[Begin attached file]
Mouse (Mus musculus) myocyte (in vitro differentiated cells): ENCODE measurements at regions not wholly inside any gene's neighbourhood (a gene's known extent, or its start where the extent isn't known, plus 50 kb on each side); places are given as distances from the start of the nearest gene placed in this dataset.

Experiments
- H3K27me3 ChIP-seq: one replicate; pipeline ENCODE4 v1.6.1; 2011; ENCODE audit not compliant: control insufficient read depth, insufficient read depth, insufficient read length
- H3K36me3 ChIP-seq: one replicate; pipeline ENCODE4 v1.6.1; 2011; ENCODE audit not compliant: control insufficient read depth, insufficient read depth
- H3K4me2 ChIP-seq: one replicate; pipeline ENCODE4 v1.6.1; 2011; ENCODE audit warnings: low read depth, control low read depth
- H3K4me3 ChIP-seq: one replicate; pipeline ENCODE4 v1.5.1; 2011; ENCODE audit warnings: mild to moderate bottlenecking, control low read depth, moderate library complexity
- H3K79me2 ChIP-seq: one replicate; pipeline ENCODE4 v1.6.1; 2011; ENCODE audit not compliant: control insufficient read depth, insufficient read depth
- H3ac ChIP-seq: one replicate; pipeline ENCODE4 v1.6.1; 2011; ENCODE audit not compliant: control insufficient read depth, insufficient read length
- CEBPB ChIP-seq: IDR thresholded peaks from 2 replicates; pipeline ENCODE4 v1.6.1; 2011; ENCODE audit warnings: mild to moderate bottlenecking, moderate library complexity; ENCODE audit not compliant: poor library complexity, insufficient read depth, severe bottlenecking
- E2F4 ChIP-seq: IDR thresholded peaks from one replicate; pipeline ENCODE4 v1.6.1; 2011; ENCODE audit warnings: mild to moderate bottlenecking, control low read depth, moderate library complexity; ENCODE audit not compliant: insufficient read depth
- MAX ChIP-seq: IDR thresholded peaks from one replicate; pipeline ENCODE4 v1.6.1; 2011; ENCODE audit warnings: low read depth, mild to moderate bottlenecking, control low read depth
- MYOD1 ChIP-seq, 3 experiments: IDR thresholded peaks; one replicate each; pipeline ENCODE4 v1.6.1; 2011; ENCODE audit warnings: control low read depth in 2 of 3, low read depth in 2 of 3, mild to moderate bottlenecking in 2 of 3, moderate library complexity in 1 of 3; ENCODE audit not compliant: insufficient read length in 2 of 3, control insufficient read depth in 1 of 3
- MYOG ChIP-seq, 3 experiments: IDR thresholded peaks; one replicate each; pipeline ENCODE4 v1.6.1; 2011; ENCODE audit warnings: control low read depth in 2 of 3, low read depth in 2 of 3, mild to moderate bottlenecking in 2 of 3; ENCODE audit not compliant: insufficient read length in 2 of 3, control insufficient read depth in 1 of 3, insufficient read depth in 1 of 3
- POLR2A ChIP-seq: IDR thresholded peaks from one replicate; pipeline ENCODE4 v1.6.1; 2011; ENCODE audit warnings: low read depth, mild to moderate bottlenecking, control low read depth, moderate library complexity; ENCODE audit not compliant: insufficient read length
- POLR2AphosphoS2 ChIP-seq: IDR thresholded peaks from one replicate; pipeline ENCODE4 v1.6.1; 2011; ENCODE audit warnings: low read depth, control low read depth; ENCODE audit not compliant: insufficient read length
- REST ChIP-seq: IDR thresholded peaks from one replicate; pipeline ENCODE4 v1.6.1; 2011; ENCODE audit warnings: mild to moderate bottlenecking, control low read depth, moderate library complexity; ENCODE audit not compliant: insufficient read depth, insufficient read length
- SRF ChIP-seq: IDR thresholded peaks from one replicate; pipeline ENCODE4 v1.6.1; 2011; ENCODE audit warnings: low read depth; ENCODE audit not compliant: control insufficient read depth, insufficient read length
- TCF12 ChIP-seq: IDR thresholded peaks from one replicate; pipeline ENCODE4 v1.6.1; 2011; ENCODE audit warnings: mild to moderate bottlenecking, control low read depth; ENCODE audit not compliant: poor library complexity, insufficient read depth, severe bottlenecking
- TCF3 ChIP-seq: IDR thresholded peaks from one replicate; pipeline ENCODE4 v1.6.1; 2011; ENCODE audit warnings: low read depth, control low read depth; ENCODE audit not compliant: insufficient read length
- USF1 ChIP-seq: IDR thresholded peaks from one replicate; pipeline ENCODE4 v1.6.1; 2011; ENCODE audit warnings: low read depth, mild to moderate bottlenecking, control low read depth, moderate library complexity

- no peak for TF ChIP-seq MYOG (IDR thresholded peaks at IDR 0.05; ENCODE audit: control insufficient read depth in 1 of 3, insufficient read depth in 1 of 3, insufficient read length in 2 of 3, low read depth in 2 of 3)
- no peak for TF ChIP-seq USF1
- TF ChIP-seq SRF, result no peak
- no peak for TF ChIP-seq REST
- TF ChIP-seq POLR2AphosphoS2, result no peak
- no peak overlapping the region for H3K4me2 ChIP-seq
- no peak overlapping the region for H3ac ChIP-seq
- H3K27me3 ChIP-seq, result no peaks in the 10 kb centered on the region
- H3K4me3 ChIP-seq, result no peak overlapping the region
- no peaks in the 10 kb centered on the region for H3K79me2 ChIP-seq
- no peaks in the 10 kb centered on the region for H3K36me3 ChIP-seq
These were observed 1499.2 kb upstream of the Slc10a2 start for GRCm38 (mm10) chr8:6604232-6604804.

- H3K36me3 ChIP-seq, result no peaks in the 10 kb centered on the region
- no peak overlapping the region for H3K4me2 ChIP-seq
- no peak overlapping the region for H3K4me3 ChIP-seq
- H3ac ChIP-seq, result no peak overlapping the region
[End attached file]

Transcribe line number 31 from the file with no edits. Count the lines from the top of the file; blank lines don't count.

- no peaks in the 10 kb centered on the region for H3K36me3 ChIP-seq